All of which means that from the macroeconomic perspective, the current reprieve in dollarisation trends can be temporary. Over the next six months, I still expect continued decline in investment, with private sector capex depressed by a number of factors that are still at play: the Ukrainian crisis, the looming threat of deeper sanctions and oil price risks. State enterprises and larger state banks are likely to continue cutting back on large debt-funded investments and more resources will continue to outflow on redemption of maturing corporate and banking debt. 

So keep that seat belt fastened: the bumpy ride ain't over, yet.

17/3/15: IMF Cries Wolf as Emerging Markets Currencies Plunge

Remember the Russian Ruble Melt of 2014? Now get ready for the Emerging Markets Currencies Shake-n-Bake of 2015:

H/T: @Schuldensuehner

It is a miracle that the Fed can do in the IMF-sponsored mercantilist world of Exports-led Recoveries...  And guess who is now crying wolf? Why, IMF, of course: Except they don't dare call it a wolf, just 'lessons to be learned'.

8/2/15: Carry Trades Returns: More Pressure for Ruble & CBR

Carry trades involve borrowing in one currency at lower interest rates (say in Euro or Japanese Yen) and 'carrying' borrowed funds into investment or lending in another currency, bearing higher interest rates (e.g. into Australia or New Zealand, or Russia or Brazil). The risk involved in such trades is that while you hold carry asset (loan to, say, an Australian company), the currency underlying this asset (in this case AUD) devalues against the currency you borrowed in (e.g. Yen). In this case, your returns in AUD converted into Yen (funds available for the repayment of the loan) become smaller.

With this in mind, carry trades represent significant risks for the recipient economies: if exchange rates move in the direction of devaluing host economy currency, there can be fast unwinding of the carry trades and capital outflow from the host economy.

Now, let's define, per BIS, the Carry-to-Risk Ratio as "the attractiveness of carry trades" measured by "the ...risk-adjusted profitability of a carry trade position [e.g. the one-month interest rate differential]... divided by the implied volatility of one-month at-the-money exchange rate options".  In simple terms, this ratio measures risk-adjusted returns to carry trades - the higher the ratio, the higher the implied risk-adjusted returns.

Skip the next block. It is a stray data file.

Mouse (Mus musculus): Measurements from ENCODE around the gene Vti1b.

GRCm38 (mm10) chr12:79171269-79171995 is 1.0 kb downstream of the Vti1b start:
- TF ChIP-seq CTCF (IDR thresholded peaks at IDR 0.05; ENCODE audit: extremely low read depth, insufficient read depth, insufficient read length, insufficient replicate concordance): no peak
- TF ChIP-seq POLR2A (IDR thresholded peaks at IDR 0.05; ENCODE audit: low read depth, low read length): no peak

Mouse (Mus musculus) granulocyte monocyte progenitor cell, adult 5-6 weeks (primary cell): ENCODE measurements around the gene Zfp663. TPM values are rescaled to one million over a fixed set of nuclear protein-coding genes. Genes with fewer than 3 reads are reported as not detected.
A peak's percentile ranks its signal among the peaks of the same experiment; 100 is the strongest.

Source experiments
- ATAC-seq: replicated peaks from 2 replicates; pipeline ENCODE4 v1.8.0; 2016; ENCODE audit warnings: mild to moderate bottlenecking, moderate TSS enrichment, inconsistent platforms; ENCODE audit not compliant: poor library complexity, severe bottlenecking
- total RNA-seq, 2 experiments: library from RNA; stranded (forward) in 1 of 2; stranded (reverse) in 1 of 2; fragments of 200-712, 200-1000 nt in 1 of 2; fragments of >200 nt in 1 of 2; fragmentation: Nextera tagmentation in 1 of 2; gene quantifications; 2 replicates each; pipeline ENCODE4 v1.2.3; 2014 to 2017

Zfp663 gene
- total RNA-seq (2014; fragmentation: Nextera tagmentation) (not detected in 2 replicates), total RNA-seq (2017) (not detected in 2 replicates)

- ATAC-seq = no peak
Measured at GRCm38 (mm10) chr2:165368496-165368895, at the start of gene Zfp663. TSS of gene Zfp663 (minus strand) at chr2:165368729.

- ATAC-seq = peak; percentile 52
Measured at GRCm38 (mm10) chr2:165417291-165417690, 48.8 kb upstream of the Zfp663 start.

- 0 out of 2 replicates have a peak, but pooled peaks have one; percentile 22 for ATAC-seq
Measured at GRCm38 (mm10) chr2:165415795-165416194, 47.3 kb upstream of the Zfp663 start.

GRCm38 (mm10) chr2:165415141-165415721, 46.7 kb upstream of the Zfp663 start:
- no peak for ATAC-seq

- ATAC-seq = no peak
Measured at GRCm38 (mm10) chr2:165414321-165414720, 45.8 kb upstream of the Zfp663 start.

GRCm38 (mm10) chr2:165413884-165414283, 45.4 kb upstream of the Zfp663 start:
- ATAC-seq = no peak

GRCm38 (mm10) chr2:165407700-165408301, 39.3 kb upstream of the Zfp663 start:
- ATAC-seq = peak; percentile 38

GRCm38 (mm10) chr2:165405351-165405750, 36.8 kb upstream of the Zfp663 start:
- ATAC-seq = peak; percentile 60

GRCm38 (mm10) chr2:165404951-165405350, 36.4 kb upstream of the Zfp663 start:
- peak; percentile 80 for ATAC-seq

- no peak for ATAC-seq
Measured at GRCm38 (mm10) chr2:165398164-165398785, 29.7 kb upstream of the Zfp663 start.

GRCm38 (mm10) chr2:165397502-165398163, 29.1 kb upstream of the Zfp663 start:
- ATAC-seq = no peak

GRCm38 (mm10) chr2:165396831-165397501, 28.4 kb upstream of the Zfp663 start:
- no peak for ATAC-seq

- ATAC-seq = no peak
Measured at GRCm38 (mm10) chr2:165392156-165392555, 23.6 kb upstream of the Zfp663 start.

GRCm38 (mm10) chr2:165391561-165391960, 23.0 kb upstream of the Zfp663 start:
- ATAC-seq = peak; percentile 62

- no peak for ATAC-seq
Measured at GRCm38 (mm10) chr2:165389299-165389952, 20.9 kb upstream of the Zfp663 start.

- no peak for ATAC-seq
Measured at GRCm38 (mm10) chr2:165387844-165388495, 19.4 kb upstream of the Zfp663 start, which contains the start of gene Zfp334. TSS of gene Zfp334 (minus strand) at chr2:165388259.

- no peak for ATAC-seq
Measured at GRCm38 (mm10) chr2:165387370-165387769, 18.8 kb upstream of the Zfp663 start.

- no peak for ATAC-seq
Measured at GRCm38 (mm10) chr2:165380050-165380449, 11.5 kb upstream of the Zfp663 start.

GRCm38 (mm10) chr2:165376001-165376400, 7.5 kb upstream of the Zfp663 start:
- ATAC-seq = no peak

Here is a BIS chart mapping the risk-adjusted ratios for carry trades for six major carry trade targets:

Massive devaluation of the Russian Ruble means that carry trades into Russia (borrowing, say in low interest rate euros and buying Russian assets) have fallen off the cliff in terms of expected risk-adjusted returns. There are couple of things this chart suggests:

  1. Dramatically higher interest rates in Russia under the CBR policy are not enough to compensate for the decline in Ruble valuations;
  2. Forward expectations are consistent with two things: Ruble devaluing further and Russian interest rates declining from their current levels.
Still, three countries with massive asset bubbles: New Zealand, Australia and Mexico are all suffering from far worse risk-adjusted carry trade performance expectations than Russia.

The Russian performance above pretty much confirms my expectations for continued weakness in Ruble and more accommodative gradual re-positioning of the CBR.